Ever since China implemented the National Security Law in Hong Kong, fear and insecurity have prevailed in the city. The freedom of the people is increasingly restricted but past protests have made it clear: millions of Hong Kong citizens reject communist China. They want democracy and they want freedom.
With the “Hong Kong Diaries”, 17 German journalists took a look at the still active democracy movement. The team succeeded in convincing eight people from Hong Kong for this project who documented two weeks of their lives in detail – always at the risk of being arrested. They answered the question individually: How does it feel to lose freedom? In the following documentary, you will meet four of them. Below, you can learn about all eight of these stories in multimedia diaries.
Sacrificing his nursing studies for full-time activism, Owen Chow now spends his life shadowed by mainland China’s authorities. The 23-year-old is considered the unofficial spokesperson of the 12 Hong Kong citizens imprisoned in China – a role that also endangers his freedom.
Irene is a journalist. She grew up in Great Britain, but Hong Kong is her home city. She writes opinion pieces about her generation, enjoys going to gay bars, and belongs to the privileged Western bubble. While many young Hongkongers her age take to the streets to protest, she has lost hope in politics. She strictly rejects violence. But the fear for her hometown remains.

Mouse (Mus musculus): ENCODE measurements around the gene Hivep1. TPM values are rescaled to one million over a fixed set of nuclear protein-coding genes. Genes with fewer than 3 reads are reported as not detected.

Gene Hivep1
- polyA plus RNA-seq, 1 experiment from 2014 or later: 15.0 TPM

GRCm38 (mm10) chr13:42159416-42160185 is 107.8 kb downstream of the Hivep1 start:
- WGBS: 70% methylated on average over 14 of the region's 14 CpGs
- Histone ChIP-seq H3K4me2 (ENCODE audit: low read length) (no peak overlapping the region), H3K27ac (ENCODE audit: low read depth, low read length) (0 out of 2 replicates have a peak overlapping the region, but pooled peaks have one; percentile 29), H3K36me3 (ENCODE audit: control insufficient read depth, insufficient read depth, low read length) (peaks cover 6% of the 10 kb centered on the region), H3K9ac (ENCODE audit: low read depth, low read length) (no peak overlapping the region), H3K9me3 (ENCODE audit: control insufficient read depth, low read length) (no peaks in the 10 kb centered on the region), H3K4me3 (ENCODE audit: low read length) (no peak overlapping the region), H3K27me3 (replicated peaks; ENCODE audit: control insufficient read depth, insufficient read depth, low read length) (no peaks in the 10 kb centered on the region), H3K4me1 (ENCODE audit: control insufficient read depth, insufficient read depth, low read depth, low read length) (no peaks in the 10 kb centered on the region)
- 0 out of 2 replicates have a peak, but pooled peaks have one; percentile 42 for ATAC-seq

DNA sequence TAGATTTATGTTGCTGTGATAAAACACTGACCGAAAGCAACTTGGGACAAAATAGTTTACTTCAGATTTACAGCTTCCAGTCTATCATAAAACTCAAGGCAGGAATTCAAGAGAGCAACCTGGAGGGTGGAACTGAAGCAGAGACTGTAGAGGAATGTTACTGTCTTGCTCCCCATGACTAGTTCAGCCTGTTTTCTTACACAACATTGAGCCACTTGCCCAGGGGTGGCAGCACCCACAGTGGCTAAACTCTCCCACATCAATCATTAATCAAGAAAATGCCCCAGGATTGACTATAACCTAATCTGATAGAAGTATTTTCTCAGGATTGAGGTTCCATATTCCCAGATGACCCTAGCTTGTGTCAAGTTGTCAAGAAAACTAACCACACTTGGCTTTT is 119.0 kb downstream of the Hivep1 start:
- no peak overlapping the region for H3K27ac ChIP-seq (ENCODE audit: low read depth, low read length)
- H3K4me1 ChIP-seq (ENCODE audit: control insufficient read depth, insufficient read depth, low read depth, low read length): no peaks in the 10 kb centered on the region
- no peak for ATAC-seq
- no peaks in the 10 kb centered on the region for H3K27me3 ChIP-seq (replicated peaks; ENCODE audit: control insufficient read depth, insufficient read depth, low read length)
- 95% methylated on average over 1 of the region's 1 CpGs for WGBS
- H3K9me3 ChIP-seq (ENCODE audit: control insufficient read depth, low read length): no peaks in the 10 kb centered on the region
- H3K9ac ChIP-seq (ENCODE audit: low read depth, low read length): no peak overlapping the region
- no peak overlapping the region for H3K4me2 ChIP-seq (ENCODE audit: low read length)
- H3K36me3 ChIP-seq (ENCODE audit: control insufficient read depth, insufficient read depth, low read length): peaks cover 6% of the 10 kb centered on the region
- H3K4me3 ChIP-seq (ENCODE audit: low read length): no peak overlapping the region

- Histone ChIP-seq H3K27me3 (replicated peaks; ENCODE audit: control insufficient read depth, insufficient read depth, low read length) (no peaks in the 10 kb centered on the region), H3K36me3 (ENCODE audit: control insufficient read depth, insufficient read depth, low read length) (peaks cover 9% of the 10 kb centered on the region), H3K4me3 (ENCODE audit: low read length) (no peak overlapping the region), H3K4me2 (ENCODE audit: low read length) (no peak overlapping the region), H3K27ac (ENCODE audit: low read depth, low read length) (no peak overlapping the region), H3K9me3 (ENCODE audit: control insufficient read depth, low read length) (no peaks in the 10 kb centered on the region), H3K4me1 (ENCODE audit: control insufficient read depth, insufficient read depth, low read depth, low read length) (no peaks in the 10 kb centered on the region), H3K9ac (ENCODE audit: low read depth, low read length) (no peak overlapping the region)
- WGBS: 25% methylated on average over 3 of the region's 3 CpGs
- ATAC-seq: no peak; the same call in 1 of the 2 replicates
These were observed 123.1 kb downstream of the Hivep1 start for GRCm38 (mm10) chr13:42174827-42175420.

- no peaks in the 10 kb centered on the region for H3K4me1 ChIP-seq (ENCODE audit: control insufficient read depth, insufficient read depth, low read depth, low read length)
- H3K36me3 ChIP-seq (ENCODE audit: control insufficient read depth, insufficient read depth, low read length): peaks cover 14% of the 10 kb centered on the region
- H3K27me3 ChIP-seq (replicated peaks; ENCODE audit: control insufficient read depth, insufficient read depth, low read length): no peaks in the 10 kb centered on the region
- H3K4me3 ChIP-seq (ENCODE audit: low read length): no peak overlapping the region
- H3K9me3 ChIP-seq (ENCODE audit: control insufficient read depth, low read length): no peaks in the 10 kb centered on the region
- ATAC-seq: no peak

Johnson is a restless ambassador. Passionately but wisely, he fights as a human rights activist against the dying of democracy in his hometown. He feels burdened by conflicts with his pro-Chinese father and by his friends’ imprisonment for activism, but his fighting spirit is undiminished.
Clara Cheung is a district councillor in the district of Wan Chai, Hong Kong. The mother of two daughters was elected last year when the pro-democracy camp won the majority for the first time. She is also an artist and fights passionately for the freedom of expression in Hong Kong.
Toby is a student and an activist and remarkably young. Because he fears repercussions, he wants neither to reveal his age nor to show his face. No wonder, since he had to learn the hard way what it means to live under an oppressive regime.
Rebel is an anonymous activist in the pro-democracy movement in Hong Kong. She joins as many protests as possible, even after the promulgation of the National Security Law. In her professional life, she works with people with disabilities. Rebel says she will fight until she dies.
Sam Cheung is a pro-democracy district councillor in Tuen Mun, a suburb of Hong Kong, where he lives with his wife and relatives. He feels deeply for his community and works hard for it every day. However, he faces repression from the government.
Kacey Wong is all about visual art: practically, theoretically, and as an activist. For the Hongkonger born in 1970, this has had one dominant implication for the last decade: how does it feel to live in an uncertain home? How does one aestheticize resistance, fear, and hope? In his Diary, he invites us into this on-going process.